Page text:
Kartarpur Corridor: Amid hostilities with India, Pakistan banks on faith

Posted In: News Date:Oct 9th, 2019

LAHORE: As it nears its planned inauguration, the Kartarpur Corridor is attracting much anticipation from observers who see it as a ‘unique experiment’ at a time when Pakistan-India ties are at their lowest.

However, despite the current hostile climate, the Pakistan government is hoping to turn the grand cross-border project into a religious tourism bonanza for the country. With over 90 per cent of work completed, Pakistani authorities are brainstorming ideas on how to reap maximum economic benefit from the corridor.

“Following Prime Minister Imran Khan’s vision, the government is aiming to promote religious tourism along with international standards,” said MPA Mahinder Pall Singh who is also a member of the Evacuee Trust Property Board (ETPB). “As the Kartarpur Corridor project has garnered global attention in terms of both tourism and heritage value, the government has planned to promote this project as a hub of investment opportunity,” he told The Express Tribune.
According to Singh, under the $50 million Punjab Tourism Economic Growth project, the government will restore and rehabilitate the birthplace of Nankana Sahib, Darbar Sahib Narowal, Punjab Sahib Hasanabdal, Rori Sahib Gujranwala, Sucha Soda Sheikhupura, Dera Sahib Lahore and other religious spots in the province over the next five years.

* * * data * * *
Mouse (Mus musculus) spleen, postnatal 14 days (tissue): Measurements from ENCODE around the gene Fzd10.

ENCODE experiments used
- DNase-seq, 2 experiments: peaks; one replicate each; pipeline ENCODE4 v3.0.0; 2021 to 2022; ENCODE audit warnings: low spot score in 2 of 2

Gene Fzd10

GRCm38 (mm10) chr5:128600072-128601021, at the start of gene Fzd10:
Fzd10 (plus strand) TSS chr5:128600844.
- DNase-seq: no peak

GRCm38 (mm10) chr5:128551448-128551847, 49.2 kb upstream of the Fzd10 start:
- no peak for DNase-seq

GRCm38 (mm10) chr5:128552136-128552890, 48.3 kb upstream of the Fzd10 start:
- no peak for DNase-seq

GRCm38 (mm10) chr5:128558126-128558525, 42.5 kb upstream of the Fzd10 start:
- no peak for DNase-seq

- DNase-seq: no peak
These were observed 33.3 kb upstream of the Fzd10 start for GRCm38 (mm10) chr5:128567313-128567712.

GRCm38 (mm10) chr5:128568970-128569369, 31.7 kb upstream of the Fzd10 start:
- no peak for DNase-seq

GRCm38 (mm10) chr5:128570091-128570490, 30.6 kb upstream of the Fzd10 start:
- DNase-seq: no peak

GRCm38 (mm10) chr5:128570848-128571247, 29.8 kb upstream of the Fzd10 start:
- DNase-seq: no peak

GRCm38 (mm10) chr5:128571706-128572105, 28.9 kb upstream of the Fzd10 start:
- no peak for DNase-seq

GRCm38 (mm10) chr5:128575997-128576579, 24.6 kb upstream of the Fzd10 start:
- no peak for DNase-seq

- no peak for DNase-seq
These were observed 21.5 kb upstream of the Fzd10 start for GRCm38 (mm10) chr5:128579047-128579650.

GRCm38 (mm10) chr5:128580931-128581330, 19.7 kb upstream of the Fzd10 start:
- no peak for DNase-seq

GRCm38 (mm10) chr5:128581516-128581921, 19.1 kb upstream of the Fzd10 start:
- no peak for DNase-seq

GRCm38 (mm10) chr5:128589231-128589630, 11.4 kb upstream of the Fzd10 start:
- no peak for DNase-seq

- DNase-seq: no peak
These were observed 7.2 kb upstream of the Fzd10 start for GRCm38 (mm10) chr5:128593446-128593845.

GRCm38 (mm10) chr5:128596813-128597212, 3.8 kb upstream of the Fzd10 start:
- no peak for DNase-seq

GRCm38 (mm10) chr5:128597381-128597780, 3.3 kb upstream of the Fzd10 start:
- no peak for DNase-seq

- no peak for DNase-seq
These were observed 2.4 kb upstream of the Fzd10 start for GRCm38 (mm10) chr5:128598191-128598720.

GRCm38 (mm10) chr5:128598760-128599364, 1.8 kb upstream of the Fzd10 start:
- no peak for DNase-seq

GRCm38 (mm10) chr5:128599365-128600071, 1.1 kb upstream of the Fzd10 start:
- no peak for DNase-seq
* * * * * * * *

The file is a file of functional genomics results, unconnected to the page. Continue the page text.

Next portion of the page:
“This project has immense heritage and cultural value, and consequently, has the potential to attract local and foreign investment,” he said. “The government has identified that the project has huge potential for the hospitality industry along with developing tourism in the region.”

Keeping in view this significance, the Punjab government is making a short documentary to attract potential local and foreign investors, Singh told The Express Tribune. The documentary, he said, would help open up avenues for investment by portraying the image of a ‘vibrant and secure Pakistan’ before the international community.

“The documentary will not only help promote culture, heritage, and tourism but also promote a softer image of the country and help generate healthy economic activity in the form of trade and investments,” the MPA added.

The terms of reference (TORs) the government has finalised for the making of the documentary were shared with The Express Tribune. They show that the government intends to highlight the strategic location of Pakistan as a hub of culture and heritage with reference to the importance of other historic relics and monuments in the region. The documentary also intends to portray an image of openness, security, and friendliness to foreign investors by showcasing Punjab’s rich cultural experiences and elements of tolerance and diversity.

“We aim to build on concrete facts and eliminate many myths and misconceptions about security, isolationism, intolerance, and poverty in the region thereby encouraging foreign tourists, students, spiritualists, academics and researchers to learn and enjoy the many benefits of travelling to Punjab and experience its history, art, music, food, festivals, hospitality and recreation,” Singh said, while talking about the TORs of the documentary.


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